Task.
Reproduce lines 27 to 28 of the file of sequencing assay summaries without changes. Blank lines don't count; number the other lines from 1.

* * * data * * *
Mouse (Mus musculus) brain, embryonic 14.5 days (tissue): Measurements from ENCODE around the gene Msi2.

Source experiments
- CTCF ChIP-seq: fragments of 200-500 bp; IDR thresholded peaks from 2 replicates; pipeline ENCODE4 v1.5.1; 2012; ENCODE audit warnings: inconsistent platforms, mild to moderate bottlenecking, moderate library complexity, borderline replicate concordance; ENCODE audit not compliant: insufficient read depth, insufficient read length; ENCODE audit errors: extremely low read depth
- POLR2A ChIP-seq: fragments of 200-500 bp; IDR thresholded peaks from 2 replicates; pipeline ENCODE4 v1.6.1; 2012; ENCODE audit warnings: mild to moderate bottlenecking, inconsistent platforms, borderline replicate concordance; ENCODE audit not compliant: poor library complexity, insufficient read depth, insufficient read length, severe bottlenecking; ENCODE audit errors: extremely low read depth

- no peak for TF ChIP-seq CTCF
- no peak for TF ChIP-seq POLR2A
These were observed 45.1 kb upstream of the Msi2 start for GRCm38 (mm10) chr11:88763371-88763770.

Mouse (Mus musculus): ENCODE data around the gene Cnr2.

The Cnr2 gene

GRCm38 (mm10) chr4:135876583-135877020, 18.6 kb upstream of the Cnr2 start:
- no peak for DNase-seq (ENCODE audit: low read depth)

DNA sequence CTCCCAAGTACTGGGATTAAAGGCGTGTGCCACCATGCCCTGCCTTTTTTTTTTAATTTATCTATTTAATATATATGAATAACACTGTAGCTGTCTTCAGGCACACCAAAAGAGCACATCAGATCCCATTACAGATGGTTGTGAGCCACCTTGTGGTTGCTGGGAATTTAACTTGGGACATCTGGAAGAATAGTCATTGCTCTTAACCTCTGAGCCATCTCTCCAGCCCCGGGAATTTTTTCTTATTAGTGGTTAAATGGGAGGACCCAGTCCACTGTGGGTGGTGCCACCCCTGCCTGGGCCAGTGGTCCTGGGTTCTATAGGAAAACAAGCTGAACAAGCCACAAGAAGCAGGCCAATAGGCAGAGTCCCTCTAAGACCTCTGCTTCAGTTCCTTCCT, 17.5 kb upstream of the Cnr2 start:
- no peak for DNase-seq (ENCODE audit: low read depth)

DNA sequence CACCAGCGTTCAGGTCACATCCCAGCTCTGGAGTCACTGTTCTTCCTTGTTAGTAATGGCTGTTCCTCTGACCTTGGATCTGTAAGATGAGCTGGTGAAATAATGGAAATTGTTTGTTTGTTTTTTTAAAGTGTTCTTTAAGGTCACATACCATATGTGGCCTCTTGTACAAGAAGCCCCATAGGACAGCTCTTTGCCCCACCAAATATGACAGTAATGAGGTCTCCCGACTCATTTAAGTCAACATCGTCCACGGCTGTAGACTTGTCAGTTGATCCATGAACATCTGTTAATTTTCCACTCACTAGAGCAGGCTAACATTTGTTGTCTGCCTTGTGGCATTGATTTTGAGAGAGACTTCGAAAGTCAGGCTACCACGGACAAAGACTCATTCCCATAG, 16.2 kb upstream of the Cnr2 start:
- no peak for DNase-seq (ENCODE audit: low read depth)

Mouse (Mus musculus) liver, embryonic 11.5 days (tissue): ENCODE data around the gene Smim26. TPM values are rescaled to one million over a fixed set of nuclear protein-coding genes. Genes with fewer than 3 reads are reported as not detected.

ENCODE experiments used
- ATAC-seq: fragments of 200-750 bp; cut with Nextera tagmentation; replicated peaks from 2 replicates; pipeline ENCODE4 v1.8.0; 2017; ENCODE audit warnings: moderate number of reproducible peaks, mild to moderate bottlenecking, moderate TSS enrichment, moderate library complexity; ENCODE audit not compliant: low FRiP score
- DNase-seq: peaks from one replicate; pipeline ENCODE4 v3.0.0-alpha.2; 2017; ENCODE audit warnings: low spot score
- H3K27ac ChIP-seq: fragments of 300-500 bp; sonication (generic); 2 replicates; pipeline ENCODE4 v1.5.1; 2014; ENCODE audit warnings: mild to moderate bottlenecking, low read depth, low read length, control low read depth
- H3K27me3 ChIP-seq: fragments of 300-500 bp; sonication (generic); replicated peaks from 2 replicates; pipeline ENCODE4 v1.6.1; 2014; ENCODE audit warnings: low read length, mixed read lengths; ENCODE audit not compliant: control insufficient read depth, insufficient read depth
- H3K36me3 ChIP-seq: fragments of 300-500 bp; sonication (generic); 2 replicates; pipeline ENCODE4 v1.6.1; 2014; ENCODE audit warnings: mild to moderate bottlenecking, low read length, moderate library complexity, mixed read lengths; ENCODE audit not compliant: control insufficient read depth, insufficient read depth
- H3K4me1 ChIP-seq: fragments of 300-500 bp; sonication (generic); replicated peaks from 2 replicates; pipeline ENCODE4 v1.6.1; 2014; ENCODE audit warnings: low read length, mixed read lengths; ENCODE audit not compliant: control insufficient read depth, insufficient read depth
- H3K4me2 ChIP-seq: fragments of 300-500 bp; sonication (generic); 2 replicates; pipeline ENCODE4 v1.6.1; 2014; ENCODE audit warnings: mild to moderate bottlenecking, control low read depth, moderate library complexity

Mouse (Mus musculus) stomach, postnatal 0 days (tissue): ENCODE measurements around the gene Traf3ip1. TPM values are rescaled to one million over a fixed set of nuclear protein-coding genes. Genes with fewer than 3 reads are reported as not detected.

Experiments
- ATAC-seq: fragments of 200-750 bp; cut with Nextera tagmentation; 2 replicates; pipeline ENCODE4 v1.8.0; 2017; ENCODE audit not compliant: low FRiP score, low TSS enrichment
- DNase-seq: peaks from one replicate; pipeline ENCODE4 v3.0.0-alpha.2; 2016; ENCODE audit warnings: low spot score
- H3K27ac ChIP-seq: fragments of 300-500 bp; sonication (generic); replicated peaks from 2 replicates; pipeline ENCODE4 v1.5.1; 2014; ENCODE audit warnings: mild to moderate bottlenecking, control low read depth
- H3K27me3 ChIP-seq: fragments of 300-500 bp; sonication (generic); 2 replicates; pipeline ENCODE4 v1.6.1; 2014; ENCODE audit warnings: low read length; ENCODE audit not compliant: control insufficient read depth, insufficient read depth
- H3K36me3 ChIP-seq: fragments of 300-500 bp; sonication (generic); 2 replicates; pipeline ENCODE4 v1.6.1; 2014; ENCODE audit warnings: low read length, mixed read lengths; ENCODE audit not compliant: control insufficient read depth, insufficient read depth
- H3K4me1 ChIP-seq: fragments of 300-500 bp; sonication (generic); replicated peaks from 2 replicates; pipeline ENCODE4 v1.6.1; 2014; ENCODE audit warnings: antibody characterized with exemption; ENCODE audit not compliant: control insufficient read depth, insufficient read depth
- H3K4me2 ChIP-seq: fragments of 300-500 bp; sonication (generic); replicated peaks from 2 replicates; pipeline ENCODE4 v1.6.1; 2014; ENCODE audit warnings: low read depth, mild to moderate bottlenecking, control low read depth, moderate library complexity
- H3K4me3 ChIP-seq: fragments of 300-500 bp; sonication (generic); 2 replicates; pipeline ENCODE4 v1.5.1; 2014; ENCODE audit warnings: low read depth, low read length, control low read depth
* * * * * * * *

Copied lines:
- ATAC-seq: fragments of 200-750 bp; cut with Nextera tagmentation; 2 replicates; pipeline ENCODE4 v1.8.0; 2017; ENCODE audit not compliant: low FRiP score, low TSS enrichment
- DNase-seq: peaks from one replicate; pipeline ENCODE4 v3.0.0-alpha.2; 2016; ENCODE audit warnings: low spot score